Buttigieg’s flights on US government jets were in compliance with federal rules, Reuters reports


© Reuters. Transportation Secretary Pete Buttigieg listens as U.S. President Joe Biden speaks about the airline industry and consumer protections from the South Court Auditorium on the White House grounds in Washington, U.S., May 8, 2023. REUTERS/Leah Millis/File

By David Shepardson

WASHINGTON (Reuters) – A U.S. government watchdog said Transportation Secretary Pete Buttigieg’s use of government aircraft on eight trips complied with all federal rules.

An assessment by the Department of Transportation’s Office of Inspector General (OIG) released Wednesday also found that his predecessor Elaine Chao’s flights on FAA-operated planes also complied with federal requirements.

The report said the department “followed federal regulations, policies, and procedures regarding official travel by secretaries on DOT aircraft from January 2017 through June 2023.”

Buttigieg’s eight trips included 22 flight segments on department aircraft, accounting for 11.6% of his official travel through June 30, compared to Chao’s 7.3%. A spokesman for Chao declined to comment.

The FAA operates a fleet of 38 aircraft for aviation safety training; flight control; supporting research, development, testing and evaluation; and critical incident response.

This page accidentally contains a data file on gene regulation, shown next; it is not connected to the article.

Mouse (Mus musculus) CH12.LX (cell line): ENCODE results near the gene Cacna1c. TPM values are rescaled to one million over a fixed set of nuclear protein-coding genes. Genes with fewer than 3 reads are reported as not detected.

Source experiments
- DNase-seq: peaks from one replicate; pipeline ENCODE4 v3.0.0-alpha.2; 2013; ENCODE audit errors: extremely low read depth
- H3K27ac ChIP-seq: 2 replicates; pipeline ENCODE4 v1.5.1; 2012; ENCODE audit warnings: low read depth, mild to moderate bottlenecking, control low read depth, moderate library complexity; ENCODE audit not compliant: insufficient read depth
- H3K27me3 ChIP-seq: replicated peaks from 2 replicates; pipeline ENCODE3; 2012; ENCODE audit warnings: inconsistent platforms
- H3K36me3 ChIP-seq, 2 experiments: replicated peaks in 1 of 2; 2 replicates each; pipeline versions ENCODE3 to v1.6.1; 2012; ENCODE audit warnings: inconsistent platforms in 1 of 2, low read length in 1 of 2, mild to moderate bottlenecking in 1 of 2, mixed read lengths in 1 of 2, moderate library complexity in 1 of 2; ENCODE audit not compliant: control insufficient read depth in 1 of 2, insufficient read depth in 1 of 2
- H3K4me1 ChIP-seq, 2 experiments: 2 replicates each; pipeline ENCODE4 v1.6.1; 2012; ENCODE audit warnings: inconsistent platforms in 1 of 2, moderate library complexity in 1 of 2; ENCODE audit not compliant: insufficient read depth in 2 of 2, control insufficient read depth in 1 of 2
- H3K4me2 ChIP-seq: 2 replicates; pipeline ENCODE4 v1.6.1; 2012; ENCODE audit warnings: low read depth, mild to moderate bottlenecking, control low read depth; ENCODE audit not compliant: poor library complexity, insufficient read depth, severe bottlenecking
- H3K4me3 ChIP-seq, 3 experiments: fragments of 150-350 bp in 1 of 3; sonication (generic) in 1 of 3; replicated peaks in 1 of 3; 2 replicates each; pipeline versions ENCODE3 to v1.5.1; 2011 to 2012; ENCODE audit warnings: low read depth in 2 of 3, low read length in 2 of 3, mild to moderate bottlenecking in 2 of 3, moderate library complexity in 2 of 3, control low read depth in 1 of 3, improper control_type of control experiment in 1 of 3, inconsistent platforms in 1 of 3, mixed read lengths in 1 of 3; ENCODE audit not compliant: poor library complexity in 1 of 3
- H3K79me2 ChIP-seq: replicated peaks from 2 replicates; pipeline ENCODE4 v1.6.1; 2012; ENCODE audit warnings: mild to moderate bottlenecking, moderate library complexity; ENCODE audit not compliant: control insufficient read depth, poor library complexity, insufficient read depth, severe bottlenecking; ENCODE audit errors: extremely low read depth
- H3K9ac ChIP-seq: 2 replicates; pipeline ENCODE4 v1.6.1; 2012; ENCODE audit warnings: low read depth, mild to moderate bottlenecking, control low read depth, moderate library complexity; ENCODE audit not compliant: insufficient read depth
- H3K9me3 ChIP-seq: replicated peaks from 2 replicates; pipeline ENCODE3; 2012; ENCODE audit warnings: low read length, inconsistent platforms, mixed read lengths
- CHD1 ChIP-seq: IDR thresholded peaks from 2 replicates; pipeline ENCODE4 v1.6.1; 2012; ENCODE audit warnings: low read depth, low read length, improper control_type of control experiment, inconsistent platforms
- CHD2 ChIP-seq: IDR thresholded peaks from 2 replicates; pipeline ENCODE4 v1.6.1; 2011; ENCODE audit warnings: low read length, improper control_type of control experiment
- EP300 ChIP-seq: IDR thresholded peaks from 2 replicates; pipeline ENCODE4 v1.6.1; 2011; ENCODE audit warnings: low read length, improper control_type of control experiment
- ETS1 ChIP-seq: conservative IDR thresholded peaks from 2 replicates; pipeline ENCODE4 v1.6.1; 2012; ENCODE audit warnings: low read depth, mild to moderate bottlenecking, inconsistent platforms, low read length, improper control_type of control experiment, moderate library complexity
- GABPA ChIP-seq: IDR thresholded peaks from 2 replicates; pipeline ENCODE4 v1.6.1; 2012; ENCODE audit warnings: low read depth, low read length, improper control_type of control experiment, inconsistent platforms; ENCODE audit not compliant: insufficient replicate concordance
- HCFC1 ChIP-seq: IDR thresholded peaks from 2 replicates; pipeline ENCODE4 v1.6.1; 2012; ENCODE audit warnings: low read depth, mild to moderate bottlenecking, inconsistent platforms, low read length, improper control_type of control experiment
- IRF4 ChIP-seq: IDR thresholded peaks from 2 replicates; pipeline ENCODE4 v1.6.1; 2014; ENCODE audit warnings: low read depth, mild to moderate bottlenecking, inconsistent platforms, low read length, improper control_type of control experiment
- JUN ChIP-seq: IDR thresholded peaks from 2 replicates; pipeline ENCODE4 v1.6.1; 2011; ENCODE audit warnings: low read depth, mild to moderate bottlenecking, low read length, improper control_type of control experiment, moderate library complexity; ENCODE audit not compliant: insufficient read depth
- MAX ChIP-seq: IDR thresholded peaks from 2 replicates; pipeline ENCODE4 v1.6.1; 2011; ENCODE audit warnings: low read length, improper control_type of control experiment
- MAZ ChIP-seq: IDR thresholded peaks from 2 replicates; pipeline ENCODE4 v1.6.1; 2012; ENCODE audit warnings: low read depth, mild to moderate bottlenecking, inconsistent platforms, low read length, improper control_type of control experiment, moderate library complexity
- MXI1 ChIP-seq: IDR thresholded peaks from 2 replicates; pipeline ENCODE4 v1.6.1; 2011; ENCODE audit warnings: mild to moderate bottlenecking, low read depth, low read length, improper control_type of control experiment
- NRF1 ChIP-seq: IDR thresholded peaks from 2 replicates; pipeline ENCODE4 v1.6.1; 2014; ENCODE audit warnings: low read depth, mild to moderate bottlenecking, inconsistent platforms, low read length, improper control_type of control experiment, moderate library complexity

Buttigieg said in September that he had taken a total of 600 airline flights since taking office.

A spokesman for Buttigieg said the US transportation secretary had “mandated that travel and logistics decisions be based on the efficient and responsible use of taxpayer dollars.” The OIG report said Buttigieg last used government aircraft for a June trip to Mexico City to meet with the Mexican president and to attend a September 2022 meeting of the International Civil Aviation Organization in Montreal. The Ministry of Transport has listed safety and communication needs for both roads.

Buttigieg’s government flights cost a total of about $59,000, while Chao’s flights cost $98,508, including $70,000 for travel to the 2017 Paris Air Show. The report added that there were no cases of non-federal officials aboard the DOT plane during the transportation secretaries’ official trip .

The spokesman added, “The majority of cases where an FAA aircraft was used actually saved taxpayer money, including cases that were required for exceptional scheduling needs.”

A 1992 White House memorandum allows senior government officials to travel on government aircraft, but with restrictions.

The review, which began in February, was requested by Republican Sen. Marco Rubio, who questioned whether there had been any violations of Department of Transportation policy.